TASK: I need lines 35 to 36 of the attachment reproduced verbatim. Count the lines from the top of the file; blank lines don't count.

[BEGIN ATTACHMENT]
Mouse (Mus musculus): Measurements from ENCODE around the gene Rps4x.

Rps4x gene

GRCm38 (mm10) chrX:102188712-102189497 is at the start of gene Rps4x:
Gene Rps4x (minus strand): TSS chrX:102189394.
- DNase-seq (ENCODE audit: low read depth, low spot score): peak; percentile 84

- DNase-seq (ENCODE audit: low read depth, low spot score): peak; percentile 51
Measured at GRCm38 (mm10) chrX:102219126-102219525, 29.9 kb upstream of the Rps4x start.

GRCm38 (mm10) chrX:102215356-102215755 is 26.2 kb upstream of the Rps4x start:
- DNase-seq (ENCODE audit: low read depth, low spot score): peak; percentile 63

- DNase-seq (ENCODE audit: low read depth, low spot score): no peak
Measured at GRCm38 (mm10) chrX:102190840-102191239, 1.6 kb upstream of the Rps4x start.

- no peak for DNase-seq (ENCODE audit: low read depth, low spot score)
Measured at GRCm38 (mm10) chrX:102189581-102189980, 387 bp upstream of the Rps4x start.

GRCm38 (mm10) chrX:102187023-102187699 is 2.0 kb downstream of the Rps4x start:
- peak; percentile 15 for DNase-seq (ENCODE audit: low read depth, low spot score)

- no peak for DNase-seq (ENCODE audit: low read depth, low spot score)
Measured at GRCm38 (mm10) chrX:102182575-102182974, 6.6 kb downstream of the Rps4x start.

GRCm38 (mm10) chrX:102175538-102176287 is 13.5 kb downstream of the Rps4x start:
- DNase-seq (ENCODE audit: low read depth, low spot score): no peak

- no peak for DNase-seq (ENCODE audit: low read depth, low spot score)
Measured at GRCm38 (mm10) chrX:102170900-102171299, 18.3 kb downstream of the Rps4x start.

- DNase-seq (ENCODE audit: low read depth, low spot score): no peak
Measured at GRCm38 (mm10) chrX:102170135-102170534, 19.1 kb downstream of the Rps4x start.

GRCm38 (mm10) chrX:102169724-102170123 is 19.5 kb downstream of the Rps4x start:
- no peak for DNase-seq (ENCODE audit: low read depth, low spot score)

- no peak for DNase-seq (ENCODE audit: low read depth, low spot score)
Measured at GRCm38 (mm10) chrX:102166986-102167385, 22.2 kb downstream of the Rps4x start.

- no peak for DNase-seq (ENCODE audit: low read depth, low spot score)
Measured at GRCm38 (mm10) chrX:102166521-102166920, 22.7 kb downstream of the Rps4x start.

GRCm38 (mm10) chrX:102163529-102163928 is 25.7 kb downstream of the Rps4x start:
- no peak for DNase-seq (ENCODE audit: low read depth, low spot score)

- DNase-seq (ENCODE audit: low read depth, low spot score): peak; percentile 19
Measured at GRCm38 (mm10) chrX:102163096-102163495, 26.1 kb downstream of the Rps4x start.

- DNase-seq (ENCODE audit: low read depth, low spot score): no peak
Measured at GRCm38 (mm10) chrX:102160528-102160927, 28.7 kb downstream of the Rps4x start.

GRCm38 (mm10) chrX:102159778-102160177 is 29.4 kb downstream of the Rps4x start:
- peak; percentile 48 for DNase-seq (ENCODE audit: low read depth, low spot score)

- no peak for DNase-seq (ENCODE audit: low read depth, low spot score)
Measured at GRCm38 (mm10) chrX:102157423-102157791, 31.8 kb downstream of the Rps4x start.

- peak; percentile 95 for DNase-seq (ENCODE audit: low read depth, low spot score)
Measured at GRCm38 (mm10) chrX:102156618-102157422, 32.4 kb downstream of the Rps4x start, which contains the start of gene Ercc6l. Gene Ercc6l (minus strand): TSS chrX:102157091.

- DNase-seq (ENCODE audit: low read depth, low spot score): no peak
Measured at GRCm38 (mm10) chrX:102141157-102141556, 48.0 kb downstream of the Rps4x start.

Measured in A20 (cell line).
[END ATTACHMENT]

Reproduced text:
Measured at GRCm38 (mm10) chrX:102160528-102160927, 28.7 kb downstream of the Rps4x start.

GRCm38 (mm10) chrX:102159778-102160177 is 29.4 kb downstream of the Rps4x start: